of journalists who were called to his hospital bedside. “The truth of
what happened to me on the night of Jan. 9 is as the police have said.
The wounds I received that night were self-inflicted. There were no
assailants, and no one but me is to blame,” Manes said.
But the real story was beginning to become
First, in a column by Jimmy Breslin there were
hints of pay-offs and illegal goings-on by cronies of Manes. When
Bernard Sandow, operator of a collection agency, was confronted by FBI
agents with taped conversations in which he boasted of bribing City
officials to get ticket collections and towing contracts with the
Parking Violations Bureau, he decided to cooperate.
It wasn’t long before the whole story
unfolded about the other side of Manes. He had allegedly used
appointments and favors as the source of mammoth kickback schemes
involving personal bureaucratic feifdoms such as the PVB. Zoning
franchises and cable TV franchises were being investigated, and some of
Manes’ appointees and associates were indicted or forced to resign.
News of the scandal spread nationwide. Time,
Newsweek and the network newscasts all carried extensive coverage
in the widespread way that had always eluded Manes and his good works.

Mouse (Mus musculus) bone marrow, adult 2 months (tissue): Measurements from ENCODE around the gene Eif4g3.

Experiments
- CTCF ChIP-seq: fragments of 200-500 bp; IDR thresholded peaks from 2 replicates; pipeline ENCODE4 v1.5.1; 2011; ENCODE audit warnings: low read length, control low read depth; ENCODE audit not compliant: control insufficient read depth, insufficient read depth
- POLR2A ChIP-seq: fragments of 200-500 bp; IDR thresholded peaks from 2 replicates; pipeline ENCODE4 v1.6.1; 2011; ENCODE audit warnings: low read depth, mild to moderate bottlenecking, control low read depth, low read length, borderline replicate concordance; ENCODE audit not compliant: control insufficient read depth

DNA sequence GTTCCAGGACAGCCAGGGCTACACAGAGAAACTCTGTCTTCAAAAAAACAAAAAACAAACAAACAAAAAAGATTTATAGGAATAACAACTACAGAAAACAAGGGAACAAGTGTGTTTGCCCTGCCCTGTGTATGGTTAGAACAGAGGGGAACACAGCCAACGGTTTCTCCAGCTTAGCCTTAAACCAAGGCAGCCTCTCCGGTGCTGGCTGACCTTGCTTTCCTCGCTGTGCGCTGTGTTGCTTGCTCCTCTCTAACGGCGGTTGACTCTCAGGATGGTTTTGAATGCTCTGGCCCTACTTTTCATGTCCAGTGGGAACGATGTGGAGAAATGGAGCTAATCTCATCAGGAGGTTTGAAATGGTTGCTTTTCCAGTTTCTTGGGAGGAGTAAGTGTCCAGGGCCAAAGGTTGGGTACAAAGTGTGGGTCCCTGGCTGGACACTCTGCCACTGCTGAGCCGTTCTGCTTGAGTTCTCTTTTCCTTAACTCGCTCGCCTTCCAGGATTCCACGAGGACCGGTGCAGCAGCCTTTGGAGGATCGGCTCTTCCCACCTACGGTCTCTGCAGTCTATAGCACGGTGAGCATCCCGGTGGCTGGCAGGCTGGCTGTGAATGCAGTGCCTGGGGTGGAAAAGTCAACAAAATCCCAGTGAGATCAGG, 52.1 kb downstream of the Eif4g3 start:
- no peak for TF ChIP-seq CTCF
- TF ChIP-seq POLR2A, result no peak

Newscasters who had always mispronounced his name (calling him Manes, as
in “names”), finally got it right as daily news of the scandal made
the Queens borough president a household name.
After spending nearly a month in lonely
seclusion at his Jamaica Estates home, one night in early March, Manes
went to his sister’s home for dinner. On arriving home, he got a phone
call from his psychiatrist, who discussed with Manes (and his wife on an
extension phone upstairs) additional psychological care. The
psychiatrist was called away from the phone and, while on hold, Manes
reached into his kitchen drawer, pulled out a large kitchen knife and
plunged the eight-inch blade into his heart.
His daughter screamed for her mother, who came
down to find Manes on the floor in a pool of blood. Marlene Manes pulled
the knife from his heart as the daughter frantically called 911. He was
pronounced dead on the scene.
Governor Mario Cuomo, Mayor Ed Koch and hundreds of mourners attended Manes’ funeral at Schwartz Brothers Chapel on Queens Boulevard in Forest Hills. Then-assemblyman Alan Hevesi described him as a skilled and talented public figure, whose ability to negotiate and lead “changed the landscape of Queens.” Hevesi called on the family, friends, city employees and politicians in attendance to “reject any imagination you may have that conjures up a picture of Donald’s troubles if he had survived. That’s not reality. Forget that. Donald Manes was an outstanding public figure.”